“Therefore, the majority of our grievances deal with other issues – namely workplace harassment, denial of sick pay, refusal to provide accommodations, unfair investigative practices, breach of minutes of settlement, and inappropriate disciplinary actions,” Notowny said.

President of Local 113 Marvin Alfred also told CTV News Toronto costs from arbitration cases involving his members are trending upward in recent years, adding the union is currently spending approximately $6 million on arbitration annually.

Notowny also noted that many of the TTC’s employees – largely those in management and leadership positions – are not in unions, and therefore do not pursue arbitration.

“Their avenue is civil court proceedings which can typically end in non-disclosure agreements,” he said.

CTV News Toronto asked the TTC what it has spent on arbitration and settlements in the last two fiscal years, but did not receive the information.


Within their statement, the Toronto Transit Commission underlined a number of protections in place to ensure workers are treated with dignity, respect and compassion, including hiring their first Chief Diversity and Inclusion Officer in 2021, the establishment of both a Whistle Blower Reporting and Protection Policy and the Human Rights and Investigations Department.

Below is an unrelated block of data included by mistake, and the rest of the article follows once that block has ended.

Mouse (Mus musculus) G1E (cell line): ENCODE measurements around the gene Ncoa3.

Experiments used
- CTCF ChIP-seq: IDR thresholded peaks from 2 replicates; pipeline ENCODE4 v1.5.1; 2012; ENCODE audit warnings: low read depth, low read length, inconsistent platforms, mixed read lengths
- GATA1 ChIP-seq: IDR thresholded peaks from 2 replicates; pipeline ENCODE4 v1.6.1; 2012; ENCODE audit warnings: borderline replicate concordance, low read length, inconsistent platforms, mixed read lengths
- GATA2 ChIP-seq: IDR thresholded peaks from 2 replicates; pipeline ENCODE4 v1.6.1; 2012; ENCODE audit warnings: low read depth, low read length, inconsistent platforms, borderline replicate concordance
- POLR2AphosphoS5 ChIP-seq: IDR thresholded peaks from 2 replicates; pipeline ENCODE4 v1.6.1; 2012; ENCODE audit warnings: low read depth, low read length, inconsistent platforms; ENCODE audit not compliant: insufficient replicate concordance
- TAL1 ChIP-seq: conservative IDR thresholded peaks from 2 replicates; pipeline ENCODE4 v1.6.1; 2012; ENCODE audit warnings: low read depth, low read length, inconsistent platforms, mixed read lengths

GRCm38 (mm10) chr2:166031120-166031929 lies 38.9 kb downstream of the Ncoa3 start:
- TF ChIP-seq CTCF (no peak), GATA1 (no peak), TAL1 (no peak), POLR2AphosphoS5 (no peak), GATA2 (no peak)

“The TTC [..] prides itself on the respect and dignity it shows employees on a daily basis,” Green said. “We have the deepest appreciation for the work our staff do every day to keep the TTC running and we thank them for their work.”

The TTC maintains that Ashcroft, Manos and Getchell’s experiences are isolated instances, unrelated to one another.

Looking ahead, many employees, both current and former, said they want better conditions for those still employed at the commission.

“I hope there’s either a probe or some kind of a change that will benefit the employees still there,” Getchell said.

“I know and care for a lot of those people.”


A previous version of this story misidentified data provided by the TTC as 'arbitration data.' It has been updated to 'grievance' data. Top Stories